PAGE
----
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November 08, 2011


Vladimir Doubovis

TI and Diodes Inc do not recommended to use capacitor 0.1uF by well known reason. The test circuitry that you copied from TI datasheet is for determining an effect of capacitance value on stability.
If somebody is not reading a datasheet, your article will not help him anyway.

John Dunn

Indeed so, Vladmir. It's pretty much certin that the circuit's designer didn't read the data sheet, at least not carefully.

It's just that when the mischief was afoot and the TLV431 was in oscillation, there were several people there who were quite puzzled by the phenomenon and who didn't happen to think of the possibility that a shunt capacitance might be harmful. Hence, this caveat.

Joel Koltner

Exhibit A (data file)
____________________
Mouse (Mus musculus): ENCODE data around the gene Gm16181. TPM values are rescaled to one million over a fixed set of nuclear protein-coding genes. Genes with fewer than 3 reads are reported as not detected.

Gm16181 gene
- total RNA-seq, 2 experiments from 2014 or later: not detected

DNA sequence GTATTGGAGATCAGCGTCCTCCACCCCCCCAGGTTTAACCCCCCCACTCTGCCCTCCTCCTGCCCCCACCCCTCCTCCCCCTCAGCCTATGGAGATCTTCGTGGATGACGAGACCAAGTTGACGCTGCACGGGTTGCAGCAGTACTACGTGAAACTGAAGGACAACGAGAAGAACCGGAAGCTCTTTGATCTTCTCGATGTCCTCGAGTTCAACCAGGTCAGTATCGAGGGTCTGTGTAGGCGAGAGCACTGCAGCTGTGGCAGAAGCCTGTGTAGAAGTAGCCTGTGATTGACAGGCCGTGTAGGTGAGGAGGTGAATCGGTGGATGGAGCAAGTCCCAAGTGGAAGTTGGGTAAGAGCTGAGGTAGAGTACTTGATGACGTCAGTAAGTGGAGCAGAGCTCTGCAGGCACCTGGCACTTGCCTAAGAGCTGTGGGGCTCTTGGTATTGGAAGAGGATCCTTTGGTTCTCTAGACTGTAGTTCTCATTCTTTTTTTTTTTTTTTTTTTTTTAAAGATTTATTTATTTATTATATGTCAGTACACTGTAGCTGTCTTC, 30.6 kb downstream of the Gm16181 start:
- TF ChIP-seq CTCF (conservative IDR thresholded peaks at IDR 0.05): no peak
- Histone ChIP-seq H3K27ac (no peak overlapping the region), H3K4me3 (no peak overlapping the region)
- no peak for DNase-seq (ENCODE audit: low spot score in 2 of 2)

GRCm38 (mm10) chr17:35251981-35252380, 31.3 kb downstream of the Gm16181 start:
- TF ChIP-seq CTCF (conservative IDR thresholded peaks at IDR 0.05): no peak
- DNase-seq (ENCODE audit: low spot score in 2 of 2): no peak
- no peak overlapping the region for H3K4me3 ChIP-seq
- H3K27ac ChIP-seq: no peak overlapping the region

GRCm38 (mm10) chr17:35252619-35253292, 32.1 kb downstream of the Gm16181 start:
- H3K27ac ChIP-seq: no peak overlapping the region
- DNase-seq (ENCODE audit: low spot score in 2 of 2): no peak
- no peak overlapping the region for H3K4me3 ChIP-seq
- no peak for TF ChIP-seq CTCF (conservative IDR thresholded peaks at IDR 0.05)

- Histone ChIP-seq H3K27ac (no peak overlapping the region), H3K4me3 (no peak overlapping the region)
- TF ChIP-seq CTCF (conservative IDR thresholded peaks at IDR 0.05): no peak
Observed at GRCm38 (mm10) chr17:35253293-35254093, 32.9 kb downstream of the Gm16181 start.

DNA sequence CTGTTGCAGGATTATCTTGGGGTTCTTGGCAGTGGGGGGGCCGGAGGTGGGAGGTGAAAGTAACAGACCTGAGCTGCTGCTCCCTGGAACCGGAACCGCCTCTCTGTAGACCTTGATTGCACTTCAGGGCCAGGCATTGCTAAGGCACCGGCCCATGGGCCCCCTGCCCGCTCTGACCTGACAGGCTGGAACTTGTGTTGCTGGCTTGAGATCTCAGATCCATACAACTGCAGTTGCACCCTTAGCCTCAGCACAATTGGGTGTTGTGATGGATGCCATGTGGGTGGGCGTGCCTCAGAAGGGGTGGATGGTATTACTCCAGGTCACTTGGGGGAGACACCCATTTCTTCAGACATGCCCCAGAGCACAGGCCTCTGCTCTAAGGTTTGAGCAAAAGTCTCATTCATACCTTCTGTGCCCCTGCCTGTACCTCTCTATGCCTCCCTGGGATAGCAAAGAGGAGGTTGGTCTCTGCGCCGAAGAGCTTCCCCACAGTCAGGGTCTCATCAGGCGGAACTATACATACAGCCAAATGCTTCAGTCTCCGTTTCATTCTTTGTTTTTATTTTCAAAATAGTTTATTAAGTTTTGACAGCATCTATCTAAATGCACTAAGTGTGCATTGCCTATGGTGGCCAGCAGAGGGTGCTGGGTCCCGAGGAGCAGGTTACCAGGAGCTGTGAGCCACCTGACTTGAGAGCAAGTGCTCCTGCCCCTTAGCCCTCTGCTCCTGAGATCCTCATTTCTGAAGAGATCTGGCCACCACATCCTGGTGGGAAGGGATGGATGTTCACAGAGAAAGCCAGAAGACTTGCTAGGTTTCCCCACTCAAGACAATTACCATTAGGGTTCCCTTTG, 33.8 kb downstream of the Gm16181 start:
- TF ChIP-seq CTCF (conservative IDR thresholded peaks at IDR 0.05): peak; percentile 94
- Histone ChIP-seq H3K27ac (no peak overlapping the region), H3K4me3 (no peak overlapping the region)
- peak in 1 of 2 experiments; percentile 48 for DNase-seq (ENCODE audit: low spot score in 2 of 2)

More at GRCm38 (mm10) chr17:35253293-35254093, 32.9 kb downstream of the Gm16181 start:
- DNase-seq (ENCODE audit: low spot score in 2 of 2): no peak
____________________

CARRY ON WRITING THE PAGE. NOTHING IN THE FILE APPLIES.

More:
Vladimir: I don't entirely agree -- I know a lot of engineers who tend to only skim datasheets because they figure the device they're using is pretty self-explanatory and/or they've used similar devices before, but they read articles like John's blog here (or the articles in EDN or on enGenius or wherever) *specifically because they're looking for the "gotchas" that aren't obvious from a cursory pass over a data sheet*.

I would agree that with the TLV431 here, the manufacturers make it pretty darned clear that you need to be careful with the output capacitance. On the other hand, on many data sheets manufacturers seem to go to active effort to hide all the little warts of their designs! (It's also a fact these days that many engineers who only dabble a bit in the analog world don't even know what many of the data sheet specs mean...)

An interesting question is... is there a part comparable to the TLV431 that's unconditionally stable? -- That seems like it could be a significant competitive advantage to a manufacturer...

David Gillooly

I would imagine all "431" devices are designed or processed differently so at the margin they may work differently.

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